Welcome to the homepage of the aDiv project, a four-year (2013-17) initiative aiming to understand patterns of lineage diversification in the Agaricales. On this site, you will find useful information about the aDiv, publications arising from the project, the taxa included in the taxon sampling as well as datasets and new results as the project progresses.

The Agaricales is the most diverse group of mushroom forming fungi. There is great variation in species richness across clades with some ancient clades having a single taxon, while others (e.g. Cortinarius) having thousands. However, the evolutionary forces generating this pattern are virtually unknown. The aDiv is part of a four-year collaborative project aiming to understand patterns of rate variation during fungal evolution. The project focuses on two groups, the Agaricales and zygomycete fungi (click here for the zygomycete part). Preliminary results indicate that rates of morphological and lineage diversification in these groups have not been constant through time, but the overall contribution of periods of rapid diversification to extant diversity is hardly understood. We are interested in

    - what drives lineage diversification in the Agaricales?
    - what is the contribution of adaptive radiations to extant diversity?
    - how morphological innovations relate to diversification rate variation?

In particular, we test whether ecological opportunity or key innovations contributed more to the generation of taxonomic diversity. Based on evidence from plants and animals, we  expect that episodes of explosive diversification contributed significantly fungal diversity, however, general evidence for this is lacking.

Preliminary evidence and working hypothesis
Previously, we reported on the first fungal adaptive radiation in the genus Coprinellus (Psathyrellaceae, Nagy et al 2012), which coincided with two major transitions in the life history of the group. This provides us with two alternative hypotheses as the trigger of the radiation, being either ecological opportunity or a key innovation. Ecological opportunity might have been provided by the global radiation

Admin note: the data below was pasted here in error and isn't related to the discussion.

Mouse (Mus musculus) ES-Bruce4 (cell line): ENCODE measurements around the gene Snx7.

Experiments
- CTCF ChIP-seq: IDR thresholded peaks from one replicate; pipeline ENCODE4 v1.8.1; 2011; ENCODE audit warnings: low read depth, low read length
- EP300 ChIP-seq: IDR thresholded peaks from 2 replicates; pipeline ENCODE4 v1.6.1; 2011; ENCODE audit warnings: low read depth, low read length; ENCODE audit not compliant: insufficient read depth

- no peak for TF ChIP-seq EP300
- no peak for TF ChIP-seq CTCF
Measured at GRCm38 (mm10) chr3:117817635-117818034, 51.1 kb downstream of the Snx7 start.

of large grazing mammals, which provided substrate for this predominantly coprophilous group of fungi. Large grazing mammals radiated following the expansion of dry open grasslands in the Miocene, with which the radiation of Coprinellus coincided. On the other hand, comparative analyses suggest an alternative hypothesis,  a key innovation that relaxed constraints on diversification in Coprinellus. At the most recent common ancestor of the radiation protective velar structures were lost and replaced by pileocystidia, a much simpler structure with the same function, defense of the fruiting body. The transition to a simpler defense mechanism might have reduced the nutritional investment in defense, which, in turn relaxed constraints on species diversification. To test if either of these, or other factors have a general role in shaping lineage diversification in the Agaricales, the aDiv project aims to infer broad patterns of diversification in the Agaricales.


In recent years, there have been an explosion in the methodological repertoire for examining rate variation using phylogenies. However, all of these methods have a common component: they require the phylogenetic trees to have a balanced, representative taxon sampling. Biased sampling or missing clades can yield misleading results, therefore, it is extremely important to produce a well sampled phylogenetic tree before we can address questions about diversification. In the aDiv Project we set out to generate nrLSU and RPB2 sequence data for ca. 30% of accepted Agaricales species (ca. 3000 taxa). 

While Genbank sequences form a valuable resource for inferring large trees, the taxonomic coverage is very patchy, so we need an independent plan to guide taxon sampling. We gather species richness information from multiple taxonomic databases and sample species in proportion to these data, to keep sampling proportional to the actual diversities of genera. At the same time, input from experts of specific genera help us fine-tune the taxon sampling, which is probably the biggest challenge of the aDiv.

The project started in January 2013, right now we are busy with gathering specimens, DNA extractions and sequencing the nrLSU and RPB2 genes to reach the goal of 3000 agaric species. You can check the progress of the project at the species list page, which lists the taxa which have been entered into the project pipeline.